Friday 9 December 2016

RWC may be a silver lining for our cloud

Published 11/12/2011 | 05:00

When the dust had settled on this year's Rugby World Cup, New Zealand was left to count the cost of the tournament.

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The country spent a fortune for the privilege of hosting the event. The International Rugby Board made a cool €90-odd million -- made up of the revenue from broadcasting rights and licence fees, and a large chunk of hello money from the host nation.

All in all, it is reckoned that the New Zealand taxpayer forked out over €300m on the World Cup, including €85m to the IRB, and a further €200m to upgrade stadia and facilities.

When a country indulges in this level of spending it does so because it believes there will be a return which will more than justify the expenditure and initially New Zealand believed its economy would reap the benefits. One report even suggested the tournament could deliver up to €450m in tourist spending with further gains over time.

Ultimately, these projections didn't even come close to stacking up. Despite revenue from ticket sales exceeding €150m, NZRU still lost €20m. This loss was almost entirely underwritten by the government, which itself was left bloodied by the lack of consumer spending during the event, reportedly €100m -- or less than a quarter of what had been predicted.

So was it all worth it? Prime Minister John Key said it was "money well spent" while Martin Snedden, CEO of RWC 2011, described it as "a great investment". Snedden added: "The profile I think that we received overseas, the quality of the profile, the fact that it was so overwhelmingly positive about New Zealand and our people, I am certain that it is well worthwhile."

Perhaps for the notoriously rugby-mad New Zealanders just seeing Richie McCaw cradle the Webb Ellis Cup was enough to justify the vast spending but, for number crunchers, it makes less sense in a country which is operating a deficit.

Fast forward then to last week, and Minister Leo Varadkar's declaration that "it would be great to host a major tournament like the Rugby World Cup in 2023".

Putting Ireland forward to host the event is not as outlandish as it might first seem. In the short history of the tournament, a clear pattern has emerged showing that when it is held in the northern hemisphere it is infinitely more profitable than when it is staged in the southern hemisphere. The IRB may have taken €90m this year, but four years earlier it took €133m home from France.

The reasons for this are simple. Rugby's biggest market is Europe. Television rights are significantly more valuable here than Down Under because the audience is bigger and start times for games can be set to attract the largest possible viewership without having to worry about a 12-hour time difference. There is also far greater potential to sell corporate packages and match tickets, neither of which matched expectations in New Zealand.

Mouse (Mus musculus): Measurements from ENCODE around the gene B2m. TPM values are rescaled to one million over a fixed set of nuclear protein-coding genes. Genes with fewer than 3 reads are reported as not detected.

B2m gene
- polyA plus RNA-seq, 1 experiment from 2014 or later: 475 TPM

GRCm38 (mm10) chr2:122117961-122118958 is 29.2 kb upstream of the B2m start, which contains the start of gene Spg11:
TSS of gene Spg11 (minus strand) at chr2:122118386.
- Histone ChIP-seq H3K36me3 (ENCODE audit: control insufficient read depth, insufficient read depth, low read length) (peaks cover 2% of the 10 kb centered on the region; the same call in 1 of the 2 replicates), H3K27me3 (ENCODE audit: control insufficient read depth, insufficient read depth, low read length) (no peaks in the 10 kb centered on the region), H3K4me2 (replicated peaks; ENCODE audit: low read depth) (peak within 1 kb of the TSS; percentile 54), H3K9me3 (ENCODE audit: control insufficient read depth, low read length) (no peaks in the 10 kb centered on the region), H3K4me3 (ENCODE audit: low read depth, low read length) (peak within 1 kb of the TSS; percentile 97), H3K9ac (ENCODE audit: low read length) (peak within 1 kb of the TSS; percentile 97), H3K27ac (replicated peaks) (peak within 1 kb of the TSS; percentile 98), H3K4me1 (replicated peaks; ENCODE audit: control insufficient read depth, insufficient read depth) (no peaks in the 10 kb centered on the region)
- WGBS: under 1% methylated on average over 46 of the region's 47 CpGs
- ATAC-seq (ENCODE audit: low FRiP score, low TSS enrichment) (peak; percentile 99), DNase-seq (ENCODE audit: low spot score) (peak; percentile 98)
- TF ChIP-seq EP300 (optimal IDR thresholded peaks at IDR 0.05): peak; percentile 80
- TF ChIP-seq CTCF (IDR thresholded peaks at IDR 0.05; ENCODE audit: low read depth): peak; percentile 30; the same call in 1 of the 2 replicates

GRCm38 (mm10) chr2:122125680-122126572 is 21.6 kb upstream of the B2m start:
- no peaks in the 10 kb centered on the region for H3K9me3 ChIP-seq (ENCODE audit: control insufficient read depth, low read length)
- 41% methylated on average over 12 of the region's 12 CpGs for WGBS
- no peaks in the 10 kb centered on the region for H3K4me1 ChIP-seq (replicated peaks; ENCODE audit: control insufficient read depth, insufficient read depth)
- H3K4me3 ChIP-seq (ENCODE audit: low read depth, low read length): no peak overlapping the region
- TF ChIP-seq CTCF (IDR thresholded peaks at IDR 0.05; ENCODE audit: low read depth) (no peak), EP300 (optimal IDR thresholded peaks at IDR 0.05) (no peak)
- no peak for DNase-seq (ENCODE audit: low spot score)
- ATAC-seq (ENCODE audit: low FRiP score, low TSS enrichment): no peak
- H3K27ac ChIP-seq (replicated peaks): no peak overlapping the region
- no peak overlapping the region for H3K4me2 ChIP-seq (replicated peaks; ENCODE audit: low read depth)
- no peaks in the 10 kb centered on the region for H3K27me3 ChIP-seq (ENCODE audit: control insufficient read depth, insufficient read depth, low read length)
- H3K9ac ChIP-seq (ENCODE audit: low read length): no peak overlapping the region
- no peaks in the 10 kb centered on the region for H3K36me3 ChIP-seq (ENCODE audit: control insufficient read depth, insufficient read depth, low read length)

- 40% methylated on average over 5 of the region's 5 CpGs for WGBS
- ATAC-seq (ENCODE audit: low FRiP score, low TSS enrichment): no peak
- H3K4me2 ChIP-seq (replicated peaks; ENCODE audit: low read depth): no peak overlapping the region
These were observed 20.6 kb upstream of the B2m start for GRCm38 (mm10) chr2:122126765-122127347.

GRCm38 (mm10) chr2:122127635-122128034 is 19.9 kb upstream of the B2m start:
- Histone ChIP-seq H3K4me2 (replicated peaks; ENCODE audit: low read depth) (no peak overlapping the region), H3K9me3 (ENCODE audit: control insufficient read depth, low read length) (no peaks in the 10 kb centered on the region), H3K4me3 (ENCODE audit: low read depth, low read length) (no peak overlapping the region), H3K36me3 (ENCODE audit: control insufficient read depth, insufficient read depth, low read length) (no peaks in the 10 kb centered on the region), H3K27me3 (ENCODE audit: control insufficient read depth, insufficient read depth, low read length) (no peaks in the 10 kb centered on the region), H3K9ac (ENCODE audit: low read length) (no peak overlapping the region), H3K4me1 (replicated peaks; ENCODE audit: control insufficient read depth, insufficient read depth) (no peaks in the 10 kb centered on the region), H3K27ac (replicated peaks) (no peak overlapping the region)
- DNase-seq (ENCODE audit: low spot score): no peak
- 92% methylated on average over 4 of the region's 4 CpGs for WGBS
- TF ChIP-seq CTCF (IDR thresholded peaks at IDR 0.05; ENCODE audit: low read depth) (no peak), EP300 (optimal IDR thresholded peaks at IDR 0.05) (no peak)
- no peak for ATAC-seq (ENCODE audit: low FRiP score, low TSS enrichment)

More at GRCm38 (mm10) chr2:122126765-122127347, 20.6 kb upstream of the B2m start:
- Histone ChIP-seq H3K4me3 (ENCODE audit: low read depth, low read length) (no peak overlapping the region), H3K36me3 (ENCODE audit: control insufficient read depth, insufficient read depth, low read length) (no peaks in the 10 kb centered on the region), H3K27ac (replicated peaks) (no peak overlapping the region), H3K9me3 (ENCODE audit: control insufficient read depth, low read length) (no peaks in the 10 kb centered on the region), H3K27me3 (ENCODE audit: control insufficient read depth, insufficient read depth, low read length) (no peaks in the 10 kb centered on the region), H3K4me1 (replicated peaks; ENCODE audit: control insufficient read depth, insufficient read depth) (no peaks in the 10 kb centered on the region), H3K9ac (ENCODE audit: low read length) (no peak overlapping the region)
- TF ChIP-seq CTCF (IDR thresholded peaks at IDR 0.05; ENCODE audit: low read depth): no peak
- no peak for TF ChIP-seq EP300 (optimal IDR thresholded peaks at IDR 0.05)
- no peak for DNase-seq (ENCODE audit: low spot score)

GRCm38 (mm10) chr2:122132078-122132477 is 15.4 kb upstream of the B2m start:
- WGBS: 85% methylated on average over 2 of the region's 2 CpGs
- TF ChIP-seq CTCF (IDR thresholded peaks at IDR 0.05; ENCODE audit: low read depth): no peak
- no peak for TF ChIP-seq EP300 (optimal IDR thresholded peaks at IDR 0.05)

The bottom line is that 70 per cent of rugby's revenue is generated in Europe.

The next issue is the logistics and the GAA would have to be fully on board to pull this off. Ireland already has more hotel beds and a better road infrastructure and, with the GAA's involvement, it would have more stadia than New Zealand.

Crucially, there would also be easier access for visitors from the principal rugby-playing nations. The figures for the recent World Cup show that 133,200 visitors arrived in New Zealand during the tournament, a figure which could be easily surpassed here given Ireland's proximity to the well-supported Six Nations teams, as well as easy access from countries like South Africa and the USA.

With the GAA due to revamp Casement Park and Páirc uí Chaoimh, it is conceivable that the tournament could be staged in, say, six cities and ten venues: Lansdowne Road, the RDS and Croke Park in Dublin; Ravenhill and Casement Park in Belfast; Thomond Park and the Gaelic Grounds in Limerick, The Sportsground in Galway, Nowlan Park in Kilkenny and Páirc uí Chaoimh in Cork. Where New Zealand had to spend €200m upgrading its venues, Ireland would only be required to spend a fraction of that.

All of which leaves us with the amount of money the government would be expected to cough up. Hard decisions do not have to be taken yet as there are still three years to figure out if this is something the country can afford.

It is always difficult before the fact to do anything other than speculate about the return that can be generated by something like this. The idea of state-sponsored sports events is nothing new to this country. The Ryder Cup, Solheim Cup and the Volvo Ocean Race -- which returns to Galway again next summer -- all required significant financial commitments from the government. The hope is that the return on this investment makes it all worthwhile -- initially through a direct boost to the economy from the event itself and, longer term, through bringing the country to a broad international audience.

The government forked out almost €10m to attract the Solheim Cup and the Volvo Ocean Race, but the Ryder Cup was the real success story, generating an estimated €143m for the economy and attracting up to 90,000 visitors.

According to the Federation of Irish Sport, an estimated 143,000 golfers visit Ireland each year, creating an economic dividend of €110m, visiting cyclists spend €114m, hikers and walkers €494m and anglers €132m. There is also research in the UK which shows that while a tourist spends €500 per trip, a 'sports' tourist spends €900 per trip.

Sports tourism is a niche market, but one which now has an estimated global worth of €600bn. The Rugby World Cup is a growing event which has huge revenue-making potential so the question is, what is a slice of that pie worth to Ireland?

Sunday Indo Sport

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